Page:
This is a Preprint and has not been peer reviewed. The published version of this Preprint is available: https://doi.org/10.31223/osf.io/s2aqt.
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Mesopotamia, known as the cradle of civilisation, gave rise to the first state-based urban societies with sophistic political hierarchies. Its rich history full of important cultural achievements was accompanied by fundamental environmental changes over the Holocene. While geo-bio-archives from the broader region reflect slightly varying climate histories, there is a clear consensus on a more humid climate regime during the Early Holocene, triggering early rain-fed agricultural practices in Northern Mesopotamia representing the foundation of initial urbanisation. In the southern basin, declining rainfall and higher competition for natural resources at a somewhat later stage in combination with the development of irrigation techniques and the transgression of the Arabian Gulf seem to have contributed to the formation of complex state-based urban societies at sites such as Eridu, Ur, and Uruk, where landscape dynamics are well-preserved in the stratigraphic record. Against the background of long-term climate trends, it seems that also Rapid Climate Change events—short-term climatic anomalies such as identified around 8,200, 5,200, or 4,200 BP—have taken their toll on Mesopotamian people.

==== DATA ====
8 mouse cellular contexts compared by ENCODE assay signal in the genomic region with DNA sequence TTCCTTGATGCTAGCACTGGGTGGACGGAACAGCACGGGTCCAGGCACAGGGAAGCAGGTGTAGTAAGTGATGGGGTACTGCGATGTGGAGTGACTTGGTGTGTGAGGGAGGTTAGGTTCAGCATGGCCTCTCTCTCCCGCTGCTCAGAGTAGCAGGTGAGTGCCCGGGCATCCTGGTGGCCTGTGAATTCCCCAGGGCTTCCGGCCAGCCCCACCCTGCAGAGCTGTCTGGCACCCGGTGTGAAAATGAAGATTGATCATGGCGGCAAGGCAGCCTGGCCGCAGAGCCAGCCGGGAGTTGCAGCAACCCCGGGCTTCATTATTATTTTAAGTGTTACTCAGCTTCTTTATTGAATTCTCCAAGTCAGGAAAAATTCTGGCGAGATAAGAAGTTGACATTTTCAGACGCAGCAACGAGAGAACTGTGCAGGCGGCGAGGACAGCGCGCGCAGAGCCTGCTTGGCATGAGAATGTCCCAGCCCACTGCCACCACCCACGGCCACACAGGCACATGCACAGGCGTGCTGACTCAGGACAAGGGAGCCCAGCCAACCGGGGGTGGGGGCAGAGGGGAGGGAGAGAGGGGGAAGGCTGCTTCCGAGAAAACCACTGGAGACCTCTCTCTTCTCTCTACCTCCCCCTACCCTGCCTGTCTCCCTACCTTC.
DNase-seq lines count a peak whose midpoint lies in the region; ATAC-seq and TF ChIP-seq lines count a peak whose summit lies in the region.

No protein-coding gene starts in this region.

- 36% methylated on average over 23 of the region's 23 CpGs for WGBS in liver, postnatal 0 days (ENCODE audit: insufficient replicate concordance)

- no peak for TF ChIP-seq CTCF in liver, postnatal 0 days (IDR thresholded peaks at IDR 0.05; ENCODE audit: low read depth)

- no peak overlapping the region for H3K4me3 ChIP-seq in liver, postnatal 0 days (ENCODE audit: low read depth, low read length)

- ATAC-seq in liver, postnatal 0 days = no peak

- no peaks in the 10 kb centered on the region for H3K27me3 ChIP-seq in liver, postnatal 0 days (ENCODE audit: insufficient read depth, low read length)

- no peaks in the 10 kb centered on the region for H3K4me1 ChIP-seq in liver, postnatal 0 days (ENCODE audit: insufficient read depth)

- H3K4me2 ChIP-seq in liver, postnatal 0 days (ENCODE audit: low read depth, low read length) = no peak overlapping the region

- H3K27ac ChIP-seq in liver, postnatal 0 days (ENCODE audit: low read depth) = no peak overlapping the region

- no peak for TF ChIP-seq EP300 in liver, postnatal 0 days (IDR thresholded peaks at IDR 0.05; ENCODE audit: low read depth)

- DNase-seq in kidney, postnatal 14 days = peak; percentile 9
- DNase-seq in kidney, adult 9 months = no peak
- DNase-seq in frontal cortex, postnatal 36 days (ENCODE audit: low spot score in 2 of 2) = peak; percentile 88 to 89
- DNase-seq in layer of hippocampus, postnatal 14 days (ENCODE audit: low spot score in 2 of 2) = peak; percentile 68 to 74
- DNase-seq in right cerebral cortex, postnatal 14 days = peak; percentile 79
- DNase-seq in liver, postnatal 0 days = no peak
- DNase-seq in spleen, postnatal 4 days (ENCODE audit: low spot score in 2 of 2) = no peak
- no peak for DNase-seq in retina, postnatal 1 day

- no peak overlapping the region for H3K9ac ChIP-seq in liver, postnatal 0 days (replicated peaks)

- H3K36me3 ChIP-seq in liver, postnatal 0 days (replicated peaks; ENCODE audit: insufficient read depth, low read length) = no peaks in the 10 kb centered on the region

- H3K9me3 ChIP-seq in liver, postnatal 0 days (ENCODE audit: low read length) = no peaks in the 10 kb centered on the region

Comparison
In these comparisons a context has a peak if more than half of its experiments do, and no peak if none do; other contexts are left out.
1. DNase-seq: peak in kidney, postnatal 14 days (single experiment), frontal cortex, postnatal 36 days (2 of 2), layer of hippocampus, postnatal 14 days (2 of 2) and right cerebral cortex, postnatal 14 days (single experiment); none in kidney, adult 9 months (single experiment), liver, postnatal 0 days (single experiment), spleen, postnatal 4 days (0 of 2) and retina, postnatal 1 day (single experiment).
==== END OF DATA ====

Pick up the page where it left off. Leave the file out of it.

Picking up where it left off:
Many links between changes in climate and landscape, and socio-technical adaptation based on interdisciplinary research seem straightforward, especially where confirmation exists by cuneiform texts or archaeological evidence. The gap in chronological resolution between rather precise information on historical state development on the one hand, and on climatic changes with a much higher uncertainty on the other hand, may generate an elusive fit between records and requires caution in any attempt of environmental determinism when trying to explain cultural history.
Earth Sciences, Other Earth Sciences, Physical Sciences and Mathematics
geoarchaeology, Persian Gulf, Arabian Gulf, Coastal changes, Fluvial history, Middle East archaeology, Palaeoenvironments, Quaternary sciences
Published: 2018-10-18 14:26
Last Updated: 2019-04-02 08:55
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